Wednesday, May 15, 2019

A Memorable Week on the Water

My friend Paul Robilotti from Montrose, PA, came down to fish with me for the past week. He and I fish the East and West Branches of the Delaware when I'm visiting Julie's family, and he flyfishes with me down here. Two years ago, we had such incredible May fishing that I thought, "No way this will happen again." I mean we caught double digits almost every day for a week, caught well over 100 reds, and made one of the best videos I've ever captured.

When I saw that the weather was supposed to be poor, I encouraged him to reschedule if he could. Rain and wind were forecasted for just about every day for the week of his visit. But Paul said he'd prefer to take whatever nature dealt us. So he arrived last week on Tuesday night. Wednesday, after my final department meeting, we took off with my dog Rosie for our trailer at Channelview RV Park in Arroyo City, armed with plenty of gas and freshly tied flies.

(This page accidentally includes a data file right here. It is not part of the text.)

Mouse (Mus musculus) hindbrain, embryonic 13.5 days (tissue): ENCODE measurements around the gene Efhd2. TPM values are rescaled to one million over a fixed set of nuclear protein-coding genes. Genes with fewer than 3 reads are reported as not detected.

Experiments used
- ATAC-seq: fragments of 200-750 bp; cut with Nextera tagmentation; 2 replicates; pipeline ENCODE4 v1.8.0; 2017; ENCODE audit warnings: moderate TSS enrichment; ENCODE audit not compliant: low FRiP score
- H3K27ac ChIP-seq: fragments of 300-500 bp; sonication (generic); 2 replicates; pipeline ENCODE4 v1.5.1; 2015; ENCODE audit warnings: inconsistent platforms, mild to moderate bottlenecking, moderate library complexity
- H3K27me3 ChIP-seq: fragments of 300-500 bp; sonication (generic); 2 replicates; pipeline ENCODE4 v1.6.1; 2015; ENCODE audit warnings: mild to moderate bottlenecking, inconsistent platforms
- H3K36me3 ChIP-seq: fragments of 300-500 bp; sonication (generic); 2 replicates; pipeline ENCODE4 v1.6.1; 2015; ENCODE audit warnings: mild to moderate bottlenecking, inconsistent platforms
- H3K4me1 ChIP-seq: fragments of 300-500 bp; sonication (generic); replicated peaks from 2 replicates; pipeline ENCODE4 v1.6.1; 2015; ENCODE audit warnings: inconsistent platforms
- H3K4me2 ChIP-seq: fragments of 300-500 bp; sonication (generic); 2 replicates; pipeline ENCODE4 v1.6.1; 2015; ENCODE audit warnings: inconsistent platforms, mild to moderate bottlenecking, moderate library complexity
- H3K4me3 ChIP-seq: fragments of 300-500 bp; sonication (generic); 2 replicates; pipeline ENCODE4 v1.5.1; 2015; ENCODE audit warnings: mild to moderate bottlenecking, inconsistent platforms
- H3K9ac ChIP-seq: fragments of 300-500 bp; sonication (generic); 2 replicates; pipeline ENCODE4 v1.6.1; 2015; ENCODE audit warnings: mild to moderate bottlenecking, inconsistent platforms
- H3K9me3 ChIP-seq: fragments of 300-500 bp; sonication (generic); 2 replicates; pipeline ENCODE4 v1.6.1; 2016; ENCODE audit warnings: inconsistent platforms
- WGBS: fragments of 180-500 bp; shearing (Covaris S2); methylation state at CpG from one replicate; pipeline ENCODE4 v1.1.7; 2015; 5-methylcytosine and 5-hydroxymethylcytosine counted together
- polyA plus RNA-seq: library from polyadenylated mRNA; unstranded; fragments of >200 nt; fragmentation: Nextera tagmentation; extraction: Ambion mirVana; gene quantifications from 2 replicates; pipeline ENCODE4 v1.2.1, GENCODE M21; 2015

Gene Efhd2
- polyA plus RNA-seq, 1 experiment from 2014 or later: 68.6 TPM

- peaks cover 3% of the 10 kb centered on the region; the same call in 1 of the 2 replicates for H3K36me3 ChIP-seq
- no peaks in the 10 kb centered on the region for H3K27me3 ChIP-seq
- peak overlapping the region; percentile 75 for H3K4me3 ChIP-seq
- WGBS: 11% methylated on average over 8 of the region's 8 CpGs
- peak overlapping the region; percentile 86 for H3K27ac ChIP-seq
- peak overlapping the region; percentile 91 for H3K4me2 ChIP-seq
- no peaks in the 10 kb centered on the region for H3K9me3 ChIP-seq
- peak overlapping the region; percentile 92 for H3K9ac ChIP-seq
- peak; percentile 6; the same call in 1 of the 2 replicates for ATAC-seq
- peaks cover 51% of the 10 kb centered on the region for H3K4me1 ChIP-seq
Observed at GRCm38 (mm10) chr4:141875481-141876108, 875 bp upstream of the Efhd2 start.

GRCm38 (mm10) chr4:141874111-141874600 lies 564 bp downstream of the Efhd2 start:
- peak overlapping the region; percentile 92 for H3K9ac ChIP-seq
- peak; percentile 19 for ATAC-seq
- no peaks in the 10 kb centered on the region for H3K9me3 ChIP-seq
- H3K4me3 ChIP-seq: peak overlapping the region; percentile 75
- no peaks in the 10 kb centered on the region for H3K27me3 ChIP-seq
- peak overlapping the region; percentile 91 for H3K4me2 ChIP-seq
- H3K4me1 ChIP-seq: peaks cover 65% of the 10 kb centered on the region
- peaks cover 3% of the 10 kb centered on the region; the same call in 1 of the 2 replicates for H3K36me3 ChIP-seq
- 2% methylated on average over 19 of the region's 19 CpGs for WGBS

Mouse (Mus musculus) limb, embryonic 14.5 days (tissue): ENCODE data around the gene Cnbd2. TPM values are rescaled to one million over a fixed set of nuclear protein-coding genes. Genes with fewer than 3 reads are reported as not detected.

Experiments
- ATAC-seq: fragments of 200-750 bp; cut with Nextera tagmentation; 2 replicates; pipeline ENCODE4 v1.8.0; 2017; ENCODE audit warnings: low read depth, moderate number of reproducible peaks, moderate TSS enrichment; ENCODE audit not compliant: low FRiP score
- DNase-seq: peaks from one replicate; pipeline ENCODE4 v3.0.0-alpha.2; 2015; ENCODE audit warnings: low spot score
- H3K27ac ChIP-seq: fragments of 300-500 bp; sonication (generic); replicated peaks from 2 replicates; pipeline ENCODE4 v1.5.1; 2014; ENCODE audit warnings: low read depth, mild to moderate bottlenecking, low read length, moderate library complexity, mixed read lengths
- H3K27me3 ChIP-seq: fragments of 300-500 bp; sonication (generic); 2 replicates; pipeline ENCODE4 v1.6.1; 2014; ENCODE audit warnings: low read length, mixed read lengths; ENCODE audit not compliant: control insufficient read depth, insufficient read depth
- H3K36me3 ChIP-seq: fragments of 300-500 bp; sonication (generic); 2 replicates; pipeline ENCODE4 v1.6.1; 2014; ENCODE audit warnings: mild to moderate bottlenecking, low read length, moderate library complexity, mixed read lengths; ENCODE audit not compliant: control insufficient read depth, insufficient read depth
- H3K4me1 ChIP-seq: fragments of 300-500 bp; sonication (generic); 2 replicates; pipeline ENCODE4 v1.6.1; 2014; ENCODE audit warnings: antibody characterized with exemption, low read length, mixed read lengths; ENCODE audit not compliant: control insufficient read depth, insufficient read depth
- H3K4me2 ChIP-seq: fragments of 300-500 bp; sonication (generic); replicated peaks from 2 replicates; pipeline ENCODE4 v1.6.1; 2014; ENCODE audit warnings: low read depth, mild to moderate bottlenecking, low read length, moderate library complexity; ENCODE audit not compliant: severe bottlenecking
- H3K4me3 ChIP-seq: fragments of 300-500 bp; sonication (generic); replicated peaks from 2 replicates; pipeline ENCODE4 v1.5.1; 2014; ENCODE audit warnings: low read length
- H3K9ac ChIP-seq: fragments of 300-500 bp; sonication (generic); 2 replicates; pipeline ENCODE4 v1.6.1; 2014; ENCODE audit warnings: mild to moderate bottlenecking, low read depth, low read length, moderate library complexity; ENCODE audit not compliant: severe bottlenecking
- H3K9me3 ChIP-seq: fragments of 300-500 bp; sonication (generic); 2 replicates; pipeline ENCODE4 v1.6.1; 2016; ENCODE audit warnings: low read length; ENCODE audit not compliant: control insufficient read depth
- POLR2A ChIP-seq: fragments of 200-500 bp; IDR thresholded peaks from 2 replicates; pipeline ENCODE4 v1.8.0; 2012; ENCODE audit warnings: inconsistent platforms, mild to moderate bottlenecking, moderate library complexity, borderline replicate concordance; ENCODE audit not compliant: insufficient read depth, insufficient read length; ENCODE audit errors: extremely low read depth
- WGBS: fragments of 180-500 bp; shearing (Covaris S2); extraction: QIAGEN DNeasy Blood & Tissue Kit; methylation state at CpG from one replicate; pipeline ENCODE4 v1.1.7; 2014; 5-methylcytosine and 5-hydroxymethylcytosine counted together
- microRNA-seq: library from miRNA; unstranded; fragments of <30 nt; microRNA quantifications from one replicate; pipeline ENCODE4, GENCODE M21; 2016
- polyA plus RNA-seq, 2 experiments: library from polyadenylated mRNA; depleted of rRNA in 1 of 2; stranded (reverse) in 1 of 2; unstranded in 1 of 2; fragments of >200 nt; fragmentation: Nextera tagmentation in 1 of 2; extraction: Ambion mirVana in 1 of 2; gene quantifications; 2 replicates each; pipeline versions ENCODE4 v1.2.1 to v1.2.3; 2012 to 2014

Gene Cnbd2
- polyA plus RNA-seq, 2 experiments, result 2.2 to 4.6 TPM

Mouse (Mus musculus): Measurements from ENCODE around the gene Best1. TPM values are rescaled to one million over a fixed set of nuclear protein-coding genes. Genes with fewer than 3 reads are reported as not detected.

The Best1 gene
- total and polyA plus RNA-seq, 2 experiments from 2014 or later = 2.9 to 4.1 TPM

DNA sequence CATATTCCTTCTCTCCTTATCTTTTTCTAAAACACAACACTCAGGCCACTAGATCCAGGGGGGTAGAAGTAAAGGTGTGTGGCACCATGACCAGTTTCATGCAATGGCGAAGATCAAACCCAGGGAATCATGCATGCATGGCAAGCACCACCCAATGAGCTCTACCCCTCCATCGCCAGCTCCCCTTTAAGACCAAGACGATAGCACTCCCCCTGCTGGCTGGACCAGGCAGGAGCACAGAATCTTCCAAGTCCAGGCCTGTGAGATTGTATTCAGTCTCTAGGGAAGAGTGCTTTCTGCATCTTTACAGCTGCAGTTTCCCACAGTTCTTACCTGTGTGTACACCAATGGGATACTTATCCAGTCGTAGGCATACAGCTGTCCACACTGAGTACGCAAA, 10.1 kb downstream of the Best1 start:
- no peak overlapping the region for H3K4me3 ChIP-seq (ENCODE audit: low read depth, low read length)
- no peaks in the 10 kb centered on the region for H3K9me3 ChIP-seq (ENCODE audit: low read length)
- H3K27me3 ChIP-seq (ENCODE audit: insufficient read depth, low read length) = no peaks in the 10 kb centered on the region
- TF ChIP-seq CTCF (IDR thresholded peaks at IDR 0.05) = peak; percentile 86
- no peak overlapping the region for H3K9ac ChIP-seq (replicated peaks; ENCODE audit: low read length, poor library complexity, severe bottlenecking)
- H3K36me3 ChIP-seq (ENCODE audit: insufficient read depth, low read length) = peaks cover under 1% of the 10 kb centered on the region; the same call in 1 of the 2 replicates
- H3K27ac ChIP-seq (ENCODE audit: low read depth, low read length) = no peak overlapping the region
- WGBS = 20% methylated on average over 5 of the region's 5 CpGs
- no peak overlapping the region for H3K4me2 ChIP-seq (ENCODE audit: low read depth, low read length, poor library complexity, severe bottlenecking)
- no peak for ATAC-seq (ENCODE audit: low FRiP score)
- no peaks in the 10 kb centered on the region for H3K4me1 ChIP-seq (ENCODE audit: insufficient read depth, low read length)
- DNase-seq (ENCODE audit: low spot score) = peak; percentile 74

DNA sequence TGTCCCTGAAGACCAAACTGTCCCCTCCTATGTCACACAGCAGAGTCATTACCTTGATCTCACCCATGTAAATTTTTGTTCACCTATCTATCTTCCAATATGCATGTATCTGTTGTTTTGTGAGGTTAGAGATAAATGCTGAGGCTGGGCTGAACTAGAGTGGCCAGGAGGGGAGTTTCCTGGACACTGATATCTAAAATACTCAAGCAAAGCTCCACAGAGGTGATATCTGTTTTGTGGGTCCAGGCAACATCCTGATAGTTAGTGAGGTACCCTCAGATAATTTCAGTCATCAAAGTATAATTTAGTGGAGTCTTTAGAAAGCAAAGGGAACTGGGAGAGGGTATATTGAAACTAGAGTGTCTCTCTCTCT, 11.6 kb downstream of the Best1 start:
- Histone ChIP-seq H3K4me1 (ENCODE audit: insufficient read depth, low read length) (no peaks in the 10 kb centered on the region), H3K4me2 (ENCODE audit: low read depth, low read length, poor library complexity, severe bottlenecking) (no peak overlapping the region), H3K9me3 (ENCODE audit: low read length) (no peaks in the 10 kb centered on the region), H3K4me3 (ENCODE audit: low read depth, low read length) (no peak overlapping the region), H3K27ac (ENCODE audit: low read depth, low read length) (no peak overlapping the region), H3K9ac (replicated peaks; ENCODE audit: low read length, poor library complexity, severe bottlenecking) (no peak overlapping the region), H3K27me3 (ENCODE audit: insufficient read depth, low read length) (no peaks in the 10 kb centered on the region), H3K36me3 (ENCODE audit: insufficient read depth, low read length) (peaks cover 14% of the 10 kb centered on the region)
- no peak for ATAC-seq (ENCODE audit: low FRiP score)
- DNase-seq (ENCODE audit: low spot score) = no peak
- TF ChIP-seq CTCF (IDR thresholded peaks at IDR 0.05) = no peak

That afternoon, we went out hoping for birding. We found extremely high water levels associated with hurricane tides. What was up? Well, we had a new moon, which creates high tides each month, and especially high tides in the spring and fall. But they tides were beyond our usual seasonal highs. For some time now, we have seen not-so-subtle changes on the LLM. Grass is covering the east side, black mangroves line every shoreline, and fish have changed their feeding patterns. Much of this is due to warm winters, and hotter summers. The warm winters have fostered plant growth, and the hot summers have driven the fish off the flats during midday, and encouraged nighttime feeding. I have written extensively about the shift of feeding activity to the evening hours, but I wasn't sure we were going to find that pattern happening so soon in the season. But we did.

We did poorly that evening, and the next day, too, with Paul landing a single red that was in a pod under some birds. The birding was "on" during the afternoon, but the water levels were so high that nothing could be seen beneath the hovering and dipping gulls. Once you waded up to them, and they peeled off, nothing was left to cast to. It was a bit disheartening to find the only action of the day so void of targets.

Chip joined us on Friday, and we did better. We found birds early, and the winds were tolerable. We only landed two reds, but we found visible tailing fish under birds. Later we found a few tailing reds down south, but caught none.